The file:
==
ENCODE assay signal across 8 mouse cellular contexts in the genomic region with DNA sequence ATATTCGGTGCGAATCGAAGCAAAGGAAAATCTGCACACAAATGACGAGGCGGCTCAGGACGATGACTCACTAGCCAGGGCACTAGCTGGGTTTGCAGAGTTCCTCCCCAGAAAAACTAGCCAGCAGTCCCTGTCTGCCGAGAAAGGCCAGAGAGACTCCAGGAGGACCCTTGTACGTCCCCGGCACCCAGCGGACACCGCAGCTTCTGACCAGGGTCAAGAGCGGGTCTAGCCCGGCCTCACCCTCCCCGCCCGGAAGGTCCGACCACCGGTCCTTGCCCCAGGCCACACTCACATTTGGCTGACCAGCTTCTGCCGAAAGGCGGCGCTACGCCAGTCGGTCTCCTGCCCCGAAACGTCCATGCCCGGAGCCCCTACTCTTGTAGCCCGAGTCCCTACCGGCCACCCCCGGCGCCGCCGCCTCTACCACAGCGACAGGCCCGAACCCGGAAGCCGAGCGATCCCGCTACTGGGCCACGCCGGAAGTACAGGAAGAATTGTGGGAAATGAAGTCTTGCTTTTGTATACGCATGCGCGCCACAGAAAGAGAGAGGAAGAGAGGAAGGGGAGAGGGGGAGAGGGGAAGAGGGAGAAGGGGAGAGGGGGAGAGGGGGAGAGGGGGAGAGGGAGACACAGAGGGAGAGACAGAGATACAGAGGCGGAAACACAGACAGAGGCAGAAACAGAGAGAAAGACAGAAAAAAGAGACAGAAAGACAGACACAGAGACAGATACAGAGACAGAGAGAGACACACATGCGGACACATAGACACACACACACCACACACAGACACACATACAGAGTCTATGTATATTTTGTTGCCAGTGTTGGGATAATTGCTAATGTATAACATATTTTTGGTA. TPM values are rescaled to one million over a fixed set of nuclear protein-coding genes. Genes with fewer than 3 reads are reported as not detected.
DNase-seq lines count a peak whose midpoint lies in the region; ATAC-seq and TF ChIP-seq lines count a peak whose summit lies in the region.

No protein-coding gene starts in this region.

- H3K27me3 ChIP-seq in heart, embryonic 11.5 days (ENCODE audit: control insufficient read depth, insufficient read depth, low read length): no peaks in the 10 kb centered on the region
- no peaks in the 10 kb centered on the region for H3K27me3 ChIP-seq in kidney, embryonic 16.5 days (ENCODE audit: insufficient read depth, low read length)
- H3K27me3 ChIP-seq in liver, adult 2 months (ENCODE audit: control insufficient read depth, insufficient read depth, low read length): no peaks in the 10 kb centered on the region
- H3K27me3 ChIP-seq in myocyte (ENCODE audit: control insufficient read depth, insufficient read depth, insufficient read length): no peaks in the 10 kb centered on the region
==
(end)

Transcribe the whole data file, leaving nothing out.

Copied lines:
ENCODE assay signal across 8 mouse cellular contexts in the genomic region with DNA sequence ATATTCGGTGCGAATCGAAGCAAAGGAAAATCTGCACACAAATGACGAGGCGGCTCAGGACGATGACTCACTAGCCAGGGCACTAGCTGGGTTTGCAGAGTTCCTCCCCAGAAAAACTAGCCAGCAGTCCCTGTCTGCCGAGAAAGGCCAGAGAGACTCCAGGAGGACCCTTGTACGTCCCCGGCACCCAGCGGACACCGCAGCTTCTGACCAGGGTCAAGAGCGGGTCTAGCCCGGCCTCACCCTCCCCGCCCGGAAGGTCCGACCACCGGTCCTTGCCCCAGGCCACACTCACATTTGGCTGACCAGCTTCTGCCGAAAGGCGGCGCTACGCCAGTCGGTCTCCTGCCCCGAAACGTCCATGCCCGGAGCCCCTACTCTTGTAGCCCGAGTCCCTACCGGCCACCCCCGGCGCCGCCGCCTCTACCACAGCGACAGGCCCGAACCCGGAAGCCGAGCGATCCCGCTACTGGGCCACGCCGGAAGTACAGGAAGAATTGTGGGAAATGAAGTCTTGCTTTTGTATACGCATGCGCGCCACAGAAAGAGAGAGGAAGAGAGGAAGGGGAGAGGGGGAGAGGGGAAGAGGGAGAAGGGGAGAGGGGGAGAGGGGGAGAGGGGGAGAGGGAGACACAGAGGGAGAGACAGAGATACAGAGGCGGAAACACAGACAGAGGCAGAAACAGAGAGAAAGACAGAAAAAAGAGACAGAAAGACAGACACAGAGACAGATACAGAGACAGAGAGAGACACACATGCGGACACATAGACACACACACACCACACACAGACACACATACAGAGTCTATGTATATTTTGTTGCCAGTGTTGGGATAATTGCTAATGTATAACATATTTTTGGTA. TPM values are rescaled to one million over a fixed set of nuclear protein-coding genes. Genes with fewer than 3 reads are reported as not detected.
DNase-seq lines count a peak whose midpoint lies in the region; ATAC-seq and TF ChIP-seq lines count a peak whose summit lies in the region.

No protein-coding gene starts in this region.

- H3K27me3 ChIP-seq in heart, embryonic 11.5 days (ENCODE audit: control insufficient read depth, insufficient read depth, low read length): no peaks in the 10 kb centered on the region
- no peaks in the 10 kb centered on the region for H3K27me3 ChIP-seq in kidney, embryonic 16.5 days (ENCODE audit: insufficient read depth, low read length)
- H3K27me3 ChIP-seq in liver, adult 2 months (ENCODE audit: control insufficient read depth, insufficient read depth, low read length): no peaks in the 10 kb centered on the region
- H3K27me3 ChIP-seq in myocyte (ENCODE audit: control insufficient read depth, insufficient read depth, insufficient read length): no peaks in the 10 kb centered on the region